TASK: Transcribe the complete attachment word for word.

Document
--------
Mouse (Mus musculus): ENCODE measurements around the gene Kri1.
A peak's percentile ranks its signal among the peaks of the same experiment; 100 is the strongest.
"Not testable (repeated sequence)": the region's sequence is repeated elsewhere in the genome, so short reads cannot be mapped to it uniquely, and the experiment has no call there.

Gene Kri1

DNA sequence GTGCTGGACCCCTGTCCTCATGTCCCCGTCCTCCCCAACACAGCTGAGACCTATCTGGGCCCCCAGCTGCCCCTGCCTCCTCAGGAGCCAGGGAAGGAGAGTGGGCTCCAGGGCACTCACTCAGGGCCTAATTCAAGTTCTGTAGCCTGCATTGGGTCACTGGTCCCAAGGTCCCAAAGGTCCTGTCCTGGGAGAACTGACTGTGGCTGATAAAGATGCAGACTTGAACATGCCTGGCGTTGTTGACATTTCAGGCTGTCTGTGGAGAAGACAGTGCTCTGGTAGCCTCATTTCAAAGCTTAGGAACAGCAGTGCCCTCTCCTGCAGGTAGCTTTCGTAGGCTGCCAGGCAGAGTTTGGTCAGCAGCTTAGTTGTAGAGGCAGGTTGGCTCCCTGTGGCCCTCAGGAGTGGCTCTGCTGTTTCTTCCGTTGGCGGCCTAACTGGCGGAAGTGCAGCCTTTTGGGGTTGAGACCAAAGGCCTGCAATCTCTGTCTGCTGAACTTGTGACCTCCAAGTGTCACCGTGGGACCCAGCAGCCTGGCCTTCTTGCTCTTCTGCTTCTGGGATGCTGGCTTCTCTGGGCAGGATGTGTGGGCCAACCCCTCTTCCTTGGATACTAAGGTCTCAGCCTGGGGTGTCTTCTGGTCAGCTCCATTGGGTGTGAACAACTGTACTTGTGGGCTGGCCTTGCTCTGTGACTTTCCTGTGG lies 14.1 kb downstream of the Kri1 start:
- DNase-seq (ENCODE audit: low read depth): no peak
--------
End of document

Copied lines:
Mouse (Mus musculus): ENCODE measurements around the gene Kri1.
A peak's percentile ranks its signal among the peaks of the same experiment; 100 is the strongest.
"Not testable (repeated sequence)": the region's sequence is repeated elsewhere in the genome, so short reads cannot be mapped to it uniquely, and the experiment has no call there.

Gene Kri1

DNA sequence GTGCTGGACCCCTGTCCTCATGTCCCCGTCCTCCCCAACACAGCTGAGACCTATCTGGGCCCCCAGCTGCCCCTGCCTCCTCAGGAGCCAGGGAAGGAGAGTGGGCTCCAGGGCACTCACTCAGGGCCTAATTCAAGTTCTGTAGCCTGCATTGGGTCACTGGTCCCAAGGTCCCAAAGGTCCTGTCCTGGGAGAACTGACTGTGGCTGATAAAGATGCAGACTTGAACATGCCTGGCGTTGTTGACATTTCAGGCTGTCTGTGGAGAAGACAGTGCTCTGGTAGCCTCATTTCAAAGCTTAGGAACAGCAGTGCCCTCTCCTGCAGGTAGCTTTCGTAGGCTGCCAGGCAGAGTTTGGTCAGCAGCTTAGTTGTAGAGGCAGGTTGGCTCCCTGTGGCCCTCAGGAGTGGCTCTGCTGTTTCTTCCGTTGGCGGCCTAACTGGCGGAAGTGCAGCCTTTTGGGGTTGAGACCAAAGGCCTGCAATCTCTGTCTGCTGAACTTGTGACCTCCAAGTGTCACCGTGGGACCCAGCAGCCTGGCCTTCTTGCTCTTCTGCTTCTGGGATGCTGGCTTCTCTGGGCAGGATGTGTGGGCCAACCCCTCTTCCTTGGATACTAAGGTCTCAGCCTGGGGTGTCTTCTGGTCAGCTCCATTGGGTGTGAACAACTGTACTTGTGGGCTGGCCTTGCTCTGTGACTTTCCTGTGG lies 14.1 kb downstream of the Kri1 start:
- DNase-seq (ENCODE audit: low read depth): no peak